Sadly, in light of UNAIDS’ latest figures, it would appear that the warning has fallen on deaf ears.
A critical and fundamental challenge for government structures, society and transport unions in this region is now to find ways to overcome the syndrome of denial, which encourages vulnerable groups such as transport workers to continue their behaviours in ignorance of the dangers involved.
Trade unions in the region have many other problems to contend with and are generally disinclined to prioritise HIV/AIDS, which is still often perceived as a problem only for drug users. This has proved a challenge for the International Labour Organi-zation, which has prevention and support projects ongoing in the region, mainly in Russia and Ukraine.
It is clear that the epidemic has now found additional momentum among sex workers and their clients, and transport workers are a substantial subset of these clients. It is less clear whether transport unions in the region are intensifying their HIV and AIDS work in response.
Cristina Tilling of the ITF’s European region, the ETF, explains: “These unions have been confronted in the last decade and a half with an accelerated reform of their sector and therefore their efforts and resources have been focused on fighting for jobs and working conditions in a fully liberalised transport sector.”
However, they may soon find themselves compelled by their members to step up their responses, as Tilling acknowledges: “The spread of disease may present an even greater risk as Europe develops long-distance transport corridors and where enlargement fosters transport without borders in an enlarged European Union.”
The World Bank surveys were conducted at four border crossings in Poland and at a work station in Vilnius in Lithuania. In the course of the surveys, 901 truck drivers were sequentially selected at the waiting lines, and interviews were conducted by trained interviewers.
The Poland survey, by far the bigger and more detailed, showed that the strong link established in other regions between long absences from home and high risk behaviour applies also in this part of the world.
Virtually all the truckers questioned travelled abroad regularly – 72.8 per cent at least two or three times a month – and 80 per cent reported spending four months or more per year away from home. In the last month, over a quarter of the sample had spent 15 to 21 days away from home. Over 95 per cent reported spending their nights at parking places while on the road.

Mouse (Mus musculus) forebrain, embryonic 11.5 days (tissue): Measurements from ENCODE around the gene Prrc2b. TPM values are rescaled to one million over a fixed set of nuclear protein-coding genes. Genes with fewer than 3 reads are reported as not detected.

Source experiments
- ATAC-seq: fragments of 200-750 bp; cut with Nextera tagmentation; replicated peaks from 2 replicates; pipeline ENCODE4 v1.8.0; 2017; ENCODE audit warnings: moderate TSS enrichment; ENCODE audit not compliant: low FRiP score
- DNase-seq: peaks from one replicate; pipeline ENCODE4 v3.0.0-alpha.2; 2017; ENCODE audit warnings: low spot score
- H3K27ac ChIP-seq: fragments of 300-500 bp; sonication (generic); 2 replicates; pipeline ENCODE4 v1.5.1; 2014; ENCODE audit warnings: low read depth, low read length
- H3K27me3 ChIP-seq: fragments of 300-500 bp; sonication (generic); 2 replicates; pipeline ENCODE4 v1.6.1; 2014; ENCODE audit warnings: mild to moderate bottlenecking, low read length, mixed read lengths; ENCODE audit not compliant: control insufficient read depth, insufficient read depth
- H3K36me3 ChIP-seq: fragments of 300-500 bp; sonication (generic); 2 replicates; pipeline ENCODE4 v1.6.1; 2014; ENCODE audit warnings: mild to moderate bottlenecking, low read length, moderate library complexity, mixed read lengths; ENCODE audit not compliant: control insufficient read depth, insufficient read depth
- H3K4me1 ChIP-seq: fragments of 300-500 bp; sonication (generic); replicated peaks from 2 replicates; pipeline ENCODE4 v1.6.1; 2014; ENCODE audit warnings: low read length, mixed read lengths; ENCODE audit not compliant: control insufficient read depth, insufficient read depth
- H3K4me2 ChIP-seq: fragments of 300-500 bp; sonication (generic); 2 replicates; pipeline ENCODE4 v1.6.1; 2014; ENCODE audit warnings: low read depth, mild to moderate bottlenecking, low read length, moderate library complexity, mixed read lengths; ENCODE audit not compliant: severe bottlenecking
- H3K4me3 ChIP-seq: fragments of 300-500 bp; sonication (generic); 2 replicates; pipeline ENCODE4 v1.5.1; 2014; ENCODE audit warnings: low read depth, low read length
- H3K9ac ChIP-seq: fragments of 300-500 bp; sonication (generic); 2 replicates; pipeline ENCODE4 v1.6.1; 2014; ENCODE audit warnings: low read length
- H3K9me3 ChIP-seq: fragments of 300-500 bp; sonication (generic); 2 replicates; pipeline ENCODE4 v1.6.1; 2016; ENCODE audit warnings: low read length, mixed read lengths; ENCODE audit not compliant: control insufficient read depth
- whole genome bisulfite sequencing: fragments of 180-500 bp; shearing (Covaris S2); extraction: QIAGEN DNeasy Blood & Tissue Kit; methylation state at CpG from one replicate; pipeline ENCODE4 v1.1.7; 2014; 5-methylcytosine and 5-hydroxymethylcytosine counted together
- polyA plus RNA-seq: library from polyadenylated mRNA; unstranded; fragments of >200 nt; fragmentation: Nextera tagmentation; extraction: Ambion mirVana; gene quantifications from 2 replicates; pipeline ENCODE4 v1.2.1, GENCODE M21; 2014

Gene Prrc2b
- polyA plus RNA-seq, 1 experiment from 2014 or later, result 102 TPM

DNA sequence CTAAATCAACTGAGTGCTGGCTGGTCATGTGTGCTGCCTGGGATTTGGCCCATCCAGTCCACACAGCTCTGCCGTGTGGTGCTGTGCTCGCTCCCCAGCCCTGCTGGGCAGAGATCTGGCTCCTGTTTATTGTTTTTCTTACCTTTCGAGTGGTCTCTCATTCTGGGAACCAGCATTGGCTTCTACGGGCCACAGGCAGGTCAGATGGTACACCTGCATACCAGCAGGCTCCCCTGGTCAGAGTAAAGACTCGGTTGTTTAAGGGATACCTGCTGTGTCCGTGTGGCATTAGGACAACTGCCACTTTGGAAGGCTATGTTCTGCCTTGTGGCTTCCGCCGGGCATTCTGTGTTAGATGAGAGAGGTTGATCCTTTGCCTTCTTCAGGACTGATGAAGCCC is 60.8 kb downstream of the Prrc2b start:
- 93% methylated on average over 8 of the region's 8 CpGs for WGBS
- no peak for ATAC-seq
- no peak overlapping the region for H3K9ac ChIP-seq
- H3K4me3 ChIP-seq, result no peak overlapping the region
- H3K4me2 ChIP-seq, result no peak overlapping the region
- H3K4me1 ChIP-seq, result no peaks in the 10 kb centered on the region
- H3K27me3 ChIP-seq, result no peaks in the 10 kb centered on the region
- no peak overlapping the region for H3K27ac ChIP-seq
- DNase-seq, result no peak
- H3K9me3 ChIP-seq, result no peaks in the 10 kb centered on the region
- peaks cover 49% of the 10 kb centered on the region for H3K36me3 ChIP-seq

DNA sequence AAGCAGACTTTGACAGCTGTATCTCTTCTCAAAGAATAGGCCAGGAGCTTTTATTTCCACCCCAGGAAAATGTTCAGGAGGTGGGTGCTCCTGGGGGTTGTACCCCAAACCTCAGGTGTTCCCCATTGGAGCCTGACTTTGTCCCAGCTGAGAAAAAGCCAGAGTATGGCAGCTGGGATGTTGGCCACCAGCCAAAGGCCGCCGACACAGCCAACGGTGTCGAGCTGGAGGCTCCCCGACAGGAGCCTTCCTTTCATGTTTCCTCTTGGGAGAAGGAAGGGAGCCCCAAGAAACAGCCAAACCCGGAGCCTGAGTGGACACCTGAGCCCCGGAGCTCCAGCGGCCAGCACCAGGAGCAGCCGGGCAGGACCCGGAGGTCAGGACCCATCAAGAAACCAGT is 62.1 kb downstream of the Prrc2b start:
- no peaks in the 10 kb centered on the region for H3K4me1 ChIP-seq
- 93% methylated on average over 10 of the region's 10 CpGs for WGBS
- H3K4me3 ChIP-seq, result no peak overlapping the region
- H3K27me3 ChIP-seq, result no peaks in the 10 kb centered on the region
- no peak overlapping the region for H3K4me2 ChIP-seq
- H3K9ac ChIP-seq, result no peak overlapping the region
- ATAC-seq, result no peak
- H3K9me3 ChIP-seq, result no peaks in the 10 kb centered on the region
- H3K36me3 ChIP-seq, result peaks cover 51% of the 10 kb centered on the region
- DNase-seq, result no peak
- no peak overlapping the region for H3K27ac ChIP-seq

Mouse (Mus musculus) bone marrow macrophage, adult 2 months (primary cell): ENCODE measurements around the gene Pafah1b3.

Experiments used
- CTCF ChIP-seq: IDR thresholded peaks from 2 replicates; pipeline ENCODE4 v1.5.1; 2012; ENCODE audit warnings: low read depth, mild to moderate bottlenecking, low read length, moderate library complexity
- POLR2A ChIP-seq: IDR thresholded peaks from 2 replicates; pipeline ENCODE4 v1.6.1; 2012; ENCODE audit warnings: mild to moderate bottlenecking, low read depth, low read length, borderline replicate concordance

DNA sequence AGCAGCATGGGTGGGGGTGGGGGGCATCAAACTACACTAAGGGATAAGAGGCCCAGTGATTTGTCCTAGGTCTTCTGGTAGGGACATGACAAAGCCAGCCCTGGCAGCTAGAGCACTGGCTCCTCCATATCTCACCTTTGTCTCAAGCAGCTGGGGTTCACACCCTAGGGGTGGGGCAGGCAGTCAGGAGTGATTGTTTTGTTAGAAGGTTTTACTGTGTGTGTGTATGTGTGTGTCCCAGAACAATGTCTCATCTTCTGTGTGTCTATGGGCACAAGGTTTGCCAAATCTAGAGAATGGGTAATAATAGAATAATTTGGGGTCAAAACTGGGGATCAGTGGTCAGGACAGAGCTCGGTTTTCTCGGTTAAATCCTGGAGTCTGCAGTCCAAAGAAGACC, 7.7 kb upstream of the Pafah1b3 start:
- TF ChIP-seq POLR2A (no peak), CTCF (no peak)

Of the 42.3 per cent of drivers who admitted engaging in casual sex while travelling, 18.4 stated that they never used condoms, while 15 per cent claimed to use condoms sometimes. Almost 62 per cent of all those surveyed reported that they never used condoms at home.
A clear majority of the respondents (72 per cent) did not feel that they were in any danger of contracting HIV/AIDS. Only 16 per cent of all respondents felt they were at risk, the remaining 12 per cent being uncertain.
Along with the International Road Transport Union, the ETF is at the forefront of campaigning for a European Union policy on safe and decent rest places for drivers, which they hope will help stem the rate of infection among drivers across Europe.
The ETF is keen to progress the debate on HIV/AIDS with European trade unions, not only to foster recognition of the scale of the problem, in Central and Eastern Europe in particular, but also to ensure it is given proper context.
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Other pages for Agenda Magazine 2007:
In Brief | We can change attitudes | In Brief: Other sectors | Everything Counts | Burden of risk | Opening the doors to care and treatment | Inside views | In good company? | Message not received | Fruits of partnership | Triangle of risk | Safe sex demands equality | Highway of Hope | Listen and learn | Behaviour change | Overcoming stigma | About Agenda